Following my post on Challenging the Coursebook, there was an exchange of tweets led by Hugh Dellar, who said the following
- “the talk seems based on number of bold claims and misconceptions. doesn’t he realise teachers mediate coursebooks?”
- “of course teachers influence coursebook design yes. And if they showed less enthusiasm for grammar it’d all change.”
- “if teachers were to stop buying grammar-dominated books tomorrow, publishers would stop publishing them.”
- “Talk to publishing folk & see how in thrall they are to teachers’ demands and expectations.”
The gist here seems to be that teachers like coursebooks and coursebooks are based on the presentation and practice of discrete bits of grammar because that’s what teachers want.
Dellar has elsewhere defended the use of coursebooks with such arguments as
- People teaching in very poor parts of the world would just love to have coursebooks
- Coursebooks are well-researched
- Coursebooks help teachers do their jobs
none of which addresses the criticisms I made of them. So let me go over the ground again.
My argument against coursebooks is, first, that they are based on 3 false assumptions:
- Declarative knowledge is converted to procedural knowledge by the presentation and practice of discrete items of grammar.
- SLA is a process of learning these discrete items one by one in an accumulative way.
- Learners learn what they’re taught when they’re taught it. .
In my presentation, I indicated why these assumptions are false, so I won’t repeat the reasons here, but perhaps it’s worth saying again that the reasons are based on the best model we have so far of SLA: the development of learners’ interlanguages. “Interlanguage” is a rich, complex, much studied construct in SLA, and it refers to learners’ mostly implicit, evolving representations of the target language. In the development of interlanguages there is an order of acquisition, a route (from a basic to a more sophisticated representation of the L2) which is impervious to instruction and which is completely at odds with the order in which coursebooks present the formal properties of the language. All the “items” artificially separated in coursebooks are, in fact, inextricably linked parts of language, and they’re learned by a complex route (involving “U-shaped”, circular, regressive, and other moves) which has NOTHING in common with the linear, one-by-one process assumed by coursebooks.
The second part of my argument was that coursebooks embody what Breen (1987) calls a “product syllabus”, and that a product syllabus is a bad way to structure a course. Again, I refer you to my presentation for a summary of what’s wrong with a product syllabus and why a process syllabus is better.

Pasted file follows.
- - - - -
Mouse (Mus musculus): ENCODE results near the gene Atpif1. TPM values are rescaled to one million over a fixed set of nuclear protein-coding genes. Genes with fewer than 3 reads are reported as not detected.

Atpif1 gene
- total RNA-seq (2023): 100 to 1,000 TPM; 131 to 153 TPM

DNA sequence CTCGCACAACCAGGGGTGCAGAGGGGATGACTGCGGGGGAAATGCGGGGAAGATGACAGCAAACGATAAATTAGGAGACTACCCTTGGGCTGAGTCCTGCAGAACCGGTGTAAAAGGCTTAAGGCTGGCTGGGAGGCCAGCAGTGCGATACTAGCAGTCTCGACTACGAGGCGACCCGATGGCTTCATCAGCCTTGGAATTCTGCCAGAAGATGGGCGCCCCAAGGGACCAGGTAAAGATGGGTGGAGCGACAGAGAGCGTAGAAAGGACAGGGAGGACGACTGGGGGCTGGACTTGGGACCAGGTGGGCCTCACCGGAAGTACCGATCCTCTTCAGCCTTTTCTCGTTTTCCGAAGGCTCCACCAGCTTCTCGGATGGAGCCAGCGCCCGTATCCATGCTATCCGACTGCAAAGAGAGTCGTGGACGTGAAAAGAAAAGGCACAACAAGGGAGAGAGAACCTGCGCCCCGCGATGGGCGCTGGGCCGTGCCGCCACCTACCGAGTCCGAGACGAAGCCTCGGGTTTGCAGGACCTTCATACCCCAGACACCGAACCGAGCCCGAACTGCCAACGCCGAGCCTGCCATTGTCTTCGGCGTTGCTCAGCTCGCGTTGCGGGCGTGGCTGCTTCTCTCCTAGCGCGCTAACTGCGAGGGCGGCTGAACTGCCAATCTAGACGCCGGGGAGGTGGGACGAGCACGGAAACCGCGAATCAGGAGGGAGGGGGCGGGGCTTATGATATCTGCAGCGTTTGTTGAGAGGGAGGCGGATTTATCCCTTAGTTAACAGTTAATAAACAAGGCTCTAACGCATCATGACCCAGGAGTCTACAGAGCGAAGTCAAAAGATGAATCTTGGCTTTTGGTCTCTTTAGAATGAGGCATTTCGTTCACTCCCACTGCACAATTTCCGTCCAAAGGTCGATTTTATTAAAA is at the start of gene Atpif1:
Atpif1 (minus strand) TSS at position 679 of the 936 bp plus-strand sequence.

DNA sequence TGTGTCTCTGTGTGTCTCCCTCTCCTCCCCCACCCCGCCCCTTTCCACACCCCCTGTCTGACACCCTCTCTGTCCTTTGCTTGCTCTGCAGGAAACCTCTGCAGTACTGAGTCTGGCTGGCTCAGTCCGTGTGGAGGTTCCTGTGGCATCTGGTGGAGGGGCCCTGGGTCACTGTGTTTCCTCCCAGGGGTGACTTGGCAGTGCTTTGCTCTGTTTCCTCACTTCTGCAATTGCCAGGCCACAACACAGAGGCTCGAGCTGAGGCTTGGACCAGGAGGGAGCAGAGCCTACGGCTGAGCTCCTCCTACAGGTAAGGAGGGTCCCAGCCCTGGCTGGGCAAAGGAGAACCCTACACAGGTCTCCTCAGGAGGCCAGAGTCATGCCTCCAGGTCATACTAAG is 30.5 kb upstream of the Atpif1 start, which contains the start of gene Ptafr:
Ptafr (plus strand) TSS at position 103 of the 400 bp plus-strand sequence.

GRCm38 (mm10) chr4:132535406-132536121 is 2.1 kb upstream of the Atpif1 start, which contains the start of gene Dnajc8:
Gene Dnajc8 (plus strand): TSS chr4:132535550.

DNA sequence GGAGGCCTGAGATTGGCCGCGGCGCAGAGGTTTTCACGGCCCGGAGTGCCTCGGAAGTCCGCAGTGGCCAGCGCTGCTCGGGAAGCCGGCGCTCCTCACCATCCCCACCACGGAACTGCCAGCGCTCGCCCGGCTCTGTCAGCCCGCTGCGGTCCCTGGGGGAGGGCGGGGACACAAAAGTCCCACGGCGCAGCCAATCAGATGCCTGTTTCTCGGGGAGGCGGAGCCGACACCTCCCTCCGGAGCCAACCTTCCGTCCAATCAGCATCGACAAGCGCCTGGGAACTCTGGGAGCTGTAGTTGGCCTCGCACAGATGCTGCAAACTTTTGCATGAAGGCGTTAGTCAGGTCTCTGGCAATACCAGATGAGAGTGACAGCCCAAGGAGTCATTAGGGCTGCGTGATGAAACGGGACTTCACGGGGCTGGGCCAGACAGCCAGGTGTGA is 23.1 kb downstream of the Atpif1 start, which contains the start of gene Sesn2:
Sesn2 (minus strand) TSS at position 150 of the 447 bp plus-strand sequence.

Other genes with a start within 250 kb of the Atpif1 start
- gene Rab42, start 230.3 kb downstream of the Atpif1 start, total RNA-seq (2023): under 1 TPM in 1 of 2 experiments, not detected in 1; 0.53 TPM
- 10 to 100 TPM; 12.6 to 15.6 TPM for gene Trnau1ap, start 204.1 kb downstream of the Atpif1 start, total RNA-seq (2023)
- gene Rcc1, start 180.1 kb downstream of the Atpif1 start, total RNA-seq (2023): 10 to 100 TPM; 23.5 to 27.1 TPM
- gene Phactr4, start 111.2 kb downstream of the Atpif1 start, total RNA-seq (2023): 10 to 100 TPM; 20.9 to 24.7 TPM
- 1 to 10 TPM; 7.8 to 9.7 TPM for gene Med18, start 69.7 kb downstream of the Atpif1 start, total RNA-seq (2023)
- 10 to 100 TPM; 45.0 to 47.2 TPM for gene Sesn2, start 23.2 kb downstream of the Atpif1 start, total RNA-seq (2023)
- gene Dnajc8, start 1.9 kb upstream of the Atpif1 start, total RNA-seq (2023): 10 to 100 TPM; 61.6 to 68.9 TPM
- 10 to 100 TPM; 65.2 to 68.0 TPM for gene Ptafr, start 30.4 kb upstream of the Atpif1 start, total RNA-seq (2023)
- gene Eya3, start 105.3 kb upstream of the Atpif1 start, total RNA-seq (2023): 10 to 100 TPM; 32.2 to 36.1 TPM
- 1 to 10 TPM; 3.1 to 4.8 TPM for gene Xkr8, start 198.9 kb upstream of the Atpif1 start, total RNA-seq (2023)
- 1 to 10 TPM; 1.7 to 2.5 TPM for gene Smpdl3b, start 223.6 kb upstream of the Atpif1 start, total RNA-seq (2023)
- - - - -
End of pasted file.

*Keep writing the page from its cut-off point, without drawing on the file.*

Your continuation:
And so we come back to the apologists who want to defend coursebooks. Absolutely nothing Dellar says answers the criticisms I’ve made of them. He says that not all coursebooks are the same, but he says not one word to refute my suggestion that false assumptions unify them, or that a product syllabus is defective. Dellar’s claim that he has replaced the grammar-based coursebook with one which embraces the principles of some ill-defined lexical approach fails to deal with the fact that if a teacher uses a coursebook to lead learners through a pre-determined series of steps, learners will not learn what they’re taught when they’re taught it. Whatever results learners might get from being led through a course based on Dellar’s ironically-named magnum opus “Outcomes”, replete with its endless fill-in-the-gap exercises and lexical chunks, they will not be those simplistically assumed by its author, because language learning is not what Dellar assumes it to be.
My argument is that the whole venture is fundamentally flawed: the ELT industry has imposed coursebooks on teachers, to the detriment of good teaching. In order to reply to this argument, Dellar must confront the three false assumptions on which coursebook use is based: he must confront the evidence of how SLA actually happens. That coursebooks are the dream of teachers working in Ethiopia; that coursebooks are cherished by millions of teachers who just really love them; that the Headway team have succeeded in keeping their products fresh and lively; that Outcome includes recordings of people who don’t have RP accents; that coursebooks are mediated by teachers; that coursebooks rule and that’s the way it is, so get real; none of these spurious statements carries any weight for those who base their teaching practice on critical thinking and rational argument.
In reply to my suggestion that he write up his criticisms of my presentation in something more coherent and cohesive than a series of tweets, Dellar replied “Life’s too short. I’ve got a coursebook to write.” And there it is: Dellar’s too busy peddling his wares to bother with principled criticism. A further measure of Dellar’s scholarship is that he’s never published anything in a refereed journal.